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Pediatric Protein-Losing Enteropathy Clinical Presentation

  • Author: Simon S Rabinowitz, MD, PhD, FAAP; Chief Editor: Carmen Cuffari, MD  more...
 
Updated: Aug 11, 2016
 

History

Most commonly, protein-losing enteropathy presents with edema. When analyzing the cause of edema, certain aspects of the history and physical examination should be emphasized.

A complete dietary history should be obtained to evaluate for possible protein malnutrition, which results in diminished albumin synthesis (kwashiorkor).

Query about possible renal diseases (increased protein loss) or hepatic diseases (decreased protein synthesis) that could also result in hypoalbuminemia. Nephrotic syndrome or liver disease are often the primary cause of hypoalbuminemia. However, either can also increase the pressure in the intra-abdominal lymphatic system and thus also yield protein-losing enteropathy.

Abnormal urinary tract symptoms (urinary frequency, urine color, pain with urination) or a history of high blood pressure should lead to an evaluation for renal disease.

Alcohol consumption or a previous history of hepatitis, fatigue, or jaundice should lead to an evaluation for liver disease.

Obtain a complete GI history, looking for any suggestions of diarrhea, hematochezia, and abdominal issues (ie, gut sources of excessive protein loss).

Primary lymphangiectasia may be long-standing; therefore, questions about symptoms may date back to the neonatal period. Query the patient or parents about other lymphatic abnormalities, especially asymmetric edema that might have been present in infancy.

Obtain a cardiac history, including congenital heart disease, prior episodes of pericarditis, serious streptococcal infection, and prior heart surgery.

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Physical

Begin the physical examination by taking appropriate anthropometric measurements, including the following:

  • Head circumference
  • Height
  • Weight
  • Triceps skinfold thickness as an assessment of the nutritional status (if available)

Emphasize that weight alone may be misleading because fluid retention can occur in the setting of hypoalbuminemia.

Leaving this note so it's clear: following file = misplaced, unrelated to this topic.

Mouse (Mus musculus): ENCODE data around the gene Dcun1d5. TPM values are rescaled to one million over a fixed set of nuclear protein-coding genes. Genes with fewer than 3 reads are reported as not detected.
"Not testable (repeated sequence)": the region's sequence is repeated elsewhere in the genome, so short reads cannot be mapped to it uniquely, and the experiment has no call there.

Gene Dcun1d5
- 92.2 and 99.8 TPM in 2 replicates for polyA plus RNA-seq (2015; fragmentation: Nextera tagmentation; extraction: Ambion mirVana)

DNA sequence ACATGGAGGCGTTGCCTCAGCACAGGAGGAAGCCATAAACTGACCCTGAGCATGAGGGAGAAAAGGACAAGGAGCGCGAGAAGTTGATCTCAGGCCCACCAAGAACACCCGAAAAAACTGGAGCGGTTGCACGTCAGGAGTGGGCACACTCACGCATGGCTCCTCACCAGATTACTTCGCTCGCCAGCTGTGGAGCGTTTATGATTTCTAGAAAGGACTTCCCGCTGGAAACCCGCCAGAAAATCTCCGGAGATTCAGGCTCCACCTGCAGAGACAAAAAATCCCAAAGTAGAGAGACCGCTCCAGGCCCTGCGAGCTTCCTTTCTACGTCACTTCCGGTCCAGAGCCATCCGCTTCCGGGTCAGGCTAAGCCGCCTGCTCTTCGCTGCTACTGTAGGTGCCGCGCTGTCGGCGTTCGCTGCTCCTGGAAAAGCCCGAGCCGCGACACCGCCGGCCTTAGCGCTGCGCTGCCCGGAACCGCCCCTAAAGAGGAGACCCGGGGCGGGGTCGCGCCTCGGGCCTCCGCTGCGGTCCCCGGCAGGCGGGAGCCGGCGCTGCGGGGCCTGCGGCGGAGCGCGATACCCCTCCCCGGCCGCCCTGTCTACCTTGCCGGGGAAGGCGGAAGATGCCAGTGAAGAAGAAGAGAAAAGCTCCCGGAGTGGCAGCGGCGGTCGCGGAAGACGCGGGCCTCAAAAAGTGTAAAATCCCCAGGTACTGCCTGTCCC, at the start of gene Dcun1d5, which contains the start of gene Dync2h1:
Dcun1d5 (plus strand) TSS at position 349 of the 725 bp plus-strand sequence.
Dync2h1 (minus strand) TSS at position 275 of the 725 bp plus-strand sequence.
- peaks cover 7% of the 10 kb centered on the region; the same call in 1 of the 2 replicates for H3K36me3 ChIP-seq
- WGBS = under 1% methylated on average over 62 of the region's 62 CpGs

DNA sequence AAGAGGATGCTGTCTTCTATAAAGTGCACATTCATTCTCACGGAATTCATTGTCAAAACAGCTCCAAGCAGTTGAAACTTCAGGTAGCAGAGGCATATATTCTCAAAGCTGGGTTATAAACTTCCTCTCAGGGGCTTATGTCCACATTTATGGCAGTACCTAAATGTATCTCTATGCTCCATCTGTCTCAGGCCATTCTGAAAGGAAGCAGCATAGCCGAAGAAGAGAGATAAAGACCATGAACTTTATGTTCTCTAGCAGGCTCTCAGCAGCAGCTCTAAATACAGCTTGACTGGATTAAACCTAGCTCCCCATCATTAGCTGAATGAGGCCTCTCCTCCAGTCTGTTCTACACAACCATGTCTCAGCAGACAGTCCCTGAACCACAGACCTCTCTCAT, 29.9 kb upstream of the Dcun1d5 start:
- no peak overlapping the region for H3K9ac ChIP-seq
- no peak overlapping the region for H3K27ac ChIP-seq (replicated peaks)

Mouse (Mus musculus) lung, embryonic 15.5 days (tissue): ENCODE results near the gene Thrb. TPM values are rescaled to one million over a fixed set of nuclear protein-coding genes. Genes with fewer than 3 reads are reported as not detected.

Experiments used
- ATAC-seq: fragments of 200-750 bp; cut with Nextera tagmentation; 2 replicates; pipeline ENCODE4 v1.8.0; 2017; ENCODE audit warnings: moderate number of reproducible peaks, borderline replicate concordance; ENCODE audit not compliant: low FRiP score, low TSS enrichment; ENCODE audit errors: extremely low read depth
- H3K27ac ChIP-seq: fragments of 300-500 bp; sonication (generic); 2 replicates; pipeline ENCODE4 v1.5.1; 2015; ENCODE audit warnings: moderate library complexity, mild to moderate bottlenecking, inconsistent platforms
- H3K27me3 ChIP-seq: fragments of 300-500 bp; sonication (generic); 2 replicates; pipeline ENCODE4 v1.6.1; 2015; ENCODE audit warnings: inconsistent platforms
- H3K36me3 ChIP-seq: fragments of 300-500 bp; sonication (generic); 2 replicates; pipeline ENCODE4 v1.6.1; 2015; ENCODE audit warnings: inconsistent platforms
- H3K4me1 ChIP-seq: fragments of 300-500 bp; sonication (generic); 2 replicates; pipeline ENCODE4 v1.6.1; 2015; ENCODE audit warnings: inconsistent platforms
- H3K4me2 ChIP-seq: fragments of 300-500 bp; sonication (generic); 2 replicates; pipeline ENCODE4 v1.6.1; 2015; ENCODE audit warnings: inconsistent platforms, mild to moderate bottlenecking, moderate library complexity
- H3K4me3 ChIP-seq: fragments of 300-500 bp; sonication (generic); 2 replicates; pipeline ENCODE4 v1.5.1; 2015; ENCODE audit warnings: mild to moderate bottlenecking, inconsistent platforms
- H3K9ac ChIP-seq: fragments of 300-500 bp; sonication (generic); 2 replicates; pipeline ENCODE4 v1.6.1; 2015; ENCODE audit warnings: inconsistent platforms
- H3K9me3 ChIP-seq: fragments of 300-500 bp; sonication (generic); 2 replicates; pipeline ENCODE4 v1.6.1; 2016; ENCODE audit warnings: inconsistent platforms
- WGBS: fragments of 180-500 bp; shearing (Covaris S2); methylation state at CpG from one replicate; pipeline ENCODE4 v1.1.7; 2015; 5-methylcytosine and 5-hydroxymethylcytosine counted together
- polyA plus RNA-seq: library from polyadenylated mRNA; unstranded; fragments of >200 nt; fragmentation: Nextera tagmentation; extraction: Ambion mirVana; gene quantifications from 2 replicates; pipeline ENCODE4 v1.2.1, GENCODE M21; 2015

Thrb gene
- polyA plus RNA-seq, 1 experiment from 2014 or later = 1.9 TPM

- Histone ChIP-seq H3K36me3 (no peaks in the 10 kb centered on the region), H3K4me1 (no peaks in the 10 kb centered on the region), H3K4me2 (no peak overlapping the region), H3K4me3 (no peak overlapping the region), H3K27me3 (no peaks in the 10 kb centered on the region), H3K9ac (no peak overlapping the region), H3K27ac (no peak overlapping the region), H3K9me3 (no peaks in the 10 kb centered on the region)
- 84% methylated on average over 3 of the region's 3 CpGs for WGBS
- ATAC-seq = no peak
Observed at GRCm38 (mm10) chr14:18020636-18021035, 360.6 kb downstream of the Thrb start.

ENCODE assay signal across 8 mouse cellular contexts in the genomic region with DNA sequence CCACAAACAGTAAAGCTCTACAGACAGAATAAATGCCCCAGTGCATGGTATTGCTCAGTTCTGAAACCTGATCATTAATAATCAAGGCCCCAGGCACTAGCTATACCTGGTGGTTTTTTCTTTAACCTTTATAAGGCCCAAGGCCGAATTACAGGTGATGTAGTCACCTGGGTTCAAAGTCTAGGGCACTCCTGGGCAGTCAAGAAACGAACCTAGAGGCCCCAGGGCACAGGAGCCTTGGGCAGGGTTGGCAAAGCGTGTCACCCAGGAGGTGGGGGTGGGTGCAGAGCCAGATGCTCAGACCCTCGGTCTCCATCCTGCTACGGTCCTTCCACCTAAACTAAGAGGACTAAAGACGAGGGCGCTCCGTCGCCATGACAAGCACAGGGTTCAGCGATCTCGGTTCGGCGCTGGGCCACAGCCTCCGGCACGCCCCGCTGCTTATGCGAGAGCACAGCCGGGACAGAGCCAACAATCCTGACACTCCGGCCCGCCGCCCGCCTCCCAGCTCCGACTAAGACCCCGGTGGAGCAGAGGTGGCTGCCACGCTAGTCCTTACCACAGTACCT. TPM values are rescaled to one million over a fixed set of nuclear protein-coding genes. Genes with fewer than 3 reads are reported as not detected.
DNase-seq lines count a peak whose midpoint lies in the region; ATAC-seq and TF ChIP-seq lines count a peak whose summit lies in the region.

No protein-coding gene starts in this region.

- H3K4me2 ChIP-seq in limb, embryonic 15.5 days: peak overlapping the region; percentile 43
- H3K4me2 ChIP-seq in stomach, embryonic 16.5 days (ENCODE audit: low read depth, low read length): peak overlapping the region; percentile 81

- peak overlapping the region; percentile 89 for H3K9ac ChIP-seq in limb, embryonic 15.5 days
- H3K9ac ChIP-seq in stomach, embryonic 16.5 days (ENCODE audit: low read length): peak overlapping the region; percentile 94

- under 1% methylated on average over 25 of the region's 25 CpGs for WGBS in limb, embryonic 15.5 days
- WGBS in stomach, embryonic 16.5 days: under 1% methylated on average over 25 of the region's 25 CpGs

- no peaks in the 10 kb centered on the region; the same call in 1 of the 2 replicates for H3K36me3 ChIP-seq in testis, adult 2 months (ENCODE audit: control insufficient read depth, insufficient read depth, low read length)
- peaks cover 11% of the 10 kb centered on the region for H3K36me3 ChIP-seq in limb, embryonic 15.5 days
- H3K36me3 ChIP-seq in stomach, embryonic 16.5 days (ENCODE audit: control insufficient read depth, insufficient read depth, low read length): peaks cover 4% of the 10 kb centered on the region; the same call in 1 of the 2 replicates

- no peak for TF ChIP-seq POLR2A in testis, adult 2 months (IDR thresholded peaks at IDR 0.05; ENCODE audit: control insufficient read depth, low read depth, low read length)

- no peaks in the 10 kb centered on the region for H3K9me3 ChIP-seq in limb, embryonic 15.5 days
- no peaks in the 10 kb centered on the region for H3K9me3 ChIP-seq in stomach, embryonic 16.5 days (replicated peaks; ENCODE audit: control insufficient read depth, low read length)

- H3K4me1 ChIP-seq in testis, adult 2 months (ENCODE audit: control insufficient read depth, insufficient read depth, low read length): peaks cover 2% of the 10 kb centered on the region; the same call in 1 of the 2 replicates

Examine the patient for evidence of the following:

  • Acute liver disease (eg, enlarged firm, nodular liver, and/or tenderness in the right upper quadrant)
  • Chronic liver disease (eg, liver findings mentioned above along with jaundice, splenomegaly, abdominal wall venous prominence due to collateral circulation)

Perform a careful cardiac examination to evaluate for hepatosplenomegaly, ascites, (bilateral) lower lobe rales, and jugular vein distention are suggestive of increased right-sided pressures in the heart as the cause for protein-losing enteropathy.

The finding of high blood pressure may suggest renal or cardiac disease.

GI findings compatible with protein-losing enteropathy include the following:

  • Abdominal tenderness or distension, including dilated, tender loops of bowel
  • Macroscopic or microscopic blood and mucus determined on rectal examination

Localized edema is suggestive of primary intestinal lymphangiectasia

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Causes

As indicated above, many disease processes can lead to protein-losing enteropathy. The following is an approach to categorizing the underlying etiology.

Lymphatic losses are as follows:

  • Enteric lymphatic obstruction
    • Primary enteric lymphatic obstruction
      • Primary intestinal lymphangiectasia
      • Secondary intestinal lymphangiectasia (eg, mesointestinal fibrosis)[17]  
      • Whipple disease
      • Malrotation/volvulus                                 
      • Tuberculosis                                       
      • Sarcoidosis                                       
      • Amyloidosis[18]  
      • Radiation enteritis
      • Retroperitoneal fibrosis or tumor
      • Arsenic poisoning
      • Secondary to unusual causes of bowel infiltration - Leukemia,[19]  Gaucher disease,[20]  Langerhans cell histiocytosis,[21]  and infantile systemic hyalinosis syndrome[22]  
    • Cardiac causes of increased systemic venous pressure
      • Post–Fontan procedure
      • Constrictive pericarditis, including when seen with familial Mediterranean fever[23]
      • Congestive heart failure
      • Cardiomyopathy

Genetic causes include the following:

  • Congenital disorders of glycosylation (may involve enterocyte disruption without any ulceration)
  • Juvenile polyposis  [24]
  • Mutations in plasmalemma vesicle associated protein (PLVAP) may lead to deletion of the diaphragms of endothelial fenestrae, resulting in plasma protein extravasation and PLE [4]

Inflammation of the GI tract includes the following:

  • Infectious causes involving enterocyte disruption without ulceration                
    • Malaria
    • Measles
    • Rotavirus
    • Bacterial overgrowth
    • Clostridium difficile
    • Clostridium perfringens
    • Colonic malakoplakia
    • Cytomegalovirus          
    • Giardia lamblia
    • Helicobacter pylori
    • Strongyloides stercoralis